Past Projects

Robust Fiducials for Estimating Pose in Outdoor Lighting

Visual fiducials are often used in robotics and artificial reality to estimate the position and orientation of objects with respect to a camera. By detecting known points on the tag in the image frame, we can estimate the most likely pose of the camera given the detected points. However, many of the tags were designed indoors and fail in outdoor lighting and at large distances because lighting affects the estimated location of the tag points. We developed an extension that can be applied to a variety of visual fiducials that overcomes some of these biasing problems. [more]

Teaching

Digital Systems Teaching Lab Manager

In the Electrical and Computer Engineering Department at Brigham Young University, I managed the digital teaching lab responsible for the laboratory portion of two courses: Fundamentals of Digital Systems (EcEn 220) and Digital System Design (EcEn 320). Course material covered included digital logic design, basic processor architecture, VHDL/verilog coding, HDL simulation and testing, synchronous and asynchronous circuits, and computer arithmetic.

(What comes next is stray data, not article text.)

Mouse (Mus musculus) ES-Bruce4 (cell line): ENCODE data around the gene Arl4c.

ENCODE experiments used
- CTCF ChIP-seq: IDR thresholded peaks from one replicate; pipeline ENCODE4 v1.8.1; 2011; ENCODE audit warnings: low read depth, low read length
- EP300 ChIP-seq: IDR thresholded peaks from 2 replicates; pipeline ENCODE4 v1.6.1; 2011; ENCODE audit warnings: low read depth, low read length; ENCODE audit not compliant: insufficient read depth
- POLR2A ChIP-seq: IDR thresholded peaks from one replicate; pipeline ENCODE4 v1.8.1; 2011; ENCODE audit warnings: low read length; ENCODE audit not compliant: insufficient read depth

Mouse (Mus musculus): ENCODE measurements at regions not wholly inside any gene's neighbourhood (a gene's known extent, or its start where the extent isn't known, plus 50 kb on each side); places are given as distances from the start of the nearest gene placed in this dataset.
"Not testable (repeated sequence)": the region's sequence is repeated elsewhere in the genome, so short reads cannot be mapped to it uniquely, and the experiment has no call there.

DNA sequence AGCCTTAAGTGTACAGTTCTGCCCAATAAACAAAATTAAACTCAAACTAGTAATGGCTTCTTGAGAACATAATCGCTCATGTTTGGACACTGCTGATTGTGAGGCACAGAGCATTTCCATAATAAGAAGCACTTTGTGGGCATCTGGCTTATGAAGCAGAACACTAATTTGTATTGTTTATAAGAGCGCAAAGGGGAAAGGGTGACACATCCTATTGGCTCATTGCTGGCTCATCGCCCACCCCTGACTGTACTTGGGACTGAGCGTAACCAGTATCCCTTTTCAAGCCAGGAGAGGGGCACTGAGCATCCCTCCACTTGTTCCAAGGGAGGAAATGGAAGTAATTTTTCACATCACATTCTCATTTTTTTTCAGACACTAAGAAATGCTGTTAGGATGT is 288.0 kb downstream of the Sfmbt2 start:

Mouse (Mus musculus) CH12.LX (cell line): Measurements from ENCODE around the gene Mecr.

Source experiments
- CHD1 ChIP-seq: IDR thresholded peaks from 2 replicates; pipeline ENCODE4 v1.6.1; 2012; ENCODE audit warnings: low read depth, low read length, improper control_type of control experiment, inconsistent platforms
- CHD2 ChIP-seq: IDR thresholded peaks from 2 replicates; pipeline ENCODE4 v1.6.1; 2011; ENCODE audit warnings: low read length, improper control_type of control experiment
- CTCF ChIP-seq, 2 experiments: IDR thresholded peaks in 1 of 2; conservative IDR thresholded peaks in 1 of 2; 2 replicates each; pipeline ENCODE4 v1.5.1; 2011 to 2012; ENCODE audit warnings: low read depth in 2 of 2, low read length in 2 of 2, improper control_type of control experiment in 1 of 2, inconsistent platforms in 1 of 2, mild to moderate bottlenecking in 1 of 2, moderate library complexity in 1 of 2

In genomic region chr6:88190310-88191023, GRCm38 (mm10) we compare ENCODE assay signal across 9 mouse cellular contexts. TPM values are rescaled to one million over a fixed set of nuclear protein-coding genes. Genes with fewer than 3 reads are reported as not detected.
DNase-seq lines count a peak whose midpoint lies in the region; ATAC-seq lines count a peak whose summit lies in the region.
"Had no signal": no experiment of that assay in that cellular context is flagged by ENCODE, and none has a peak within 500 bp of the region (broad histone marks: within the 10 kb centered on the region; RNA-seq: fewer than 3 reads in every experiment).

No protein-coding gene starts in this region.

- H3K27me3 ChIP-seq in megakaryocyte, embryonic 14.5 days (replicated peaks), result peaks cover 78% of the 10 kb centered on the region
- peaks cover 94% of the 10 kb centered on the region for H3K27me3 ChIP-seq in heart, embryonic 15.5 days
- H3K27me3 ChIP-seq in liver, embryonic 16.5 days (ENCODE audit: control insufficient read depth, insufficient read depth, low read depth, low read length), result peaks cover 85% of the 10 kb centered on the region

My responsabilities included teaching weekly laboratory lectures on VHDL/Verilog, managing/training a team of teaching assistants, laboratory assignment development, answering student questions, all grading for the courses (except exams), and substituting in lecture.

Mobile Robotics Course Assistant and Grader

I've also had the opportunity to serve as a grader and course assistant for NA568/EECS568 Mobile Robotics: Methods & Algorithms taught by my advisor, Ryan Eustice, at the University of Michigan. Topics covered in this course include: Bayesian filtering; stochastic representations of the environment; motion and sensor models for mobile robots; algorithms for mapping, localization, and state-estimation in the presence of uncertainty; application to marine, ground, and air vehicles.

Contact

Email

mangelso@umich.edu

Address

129 NAME Bldg
2600 Draper Drive
Ann Arbor, MI 48109-2145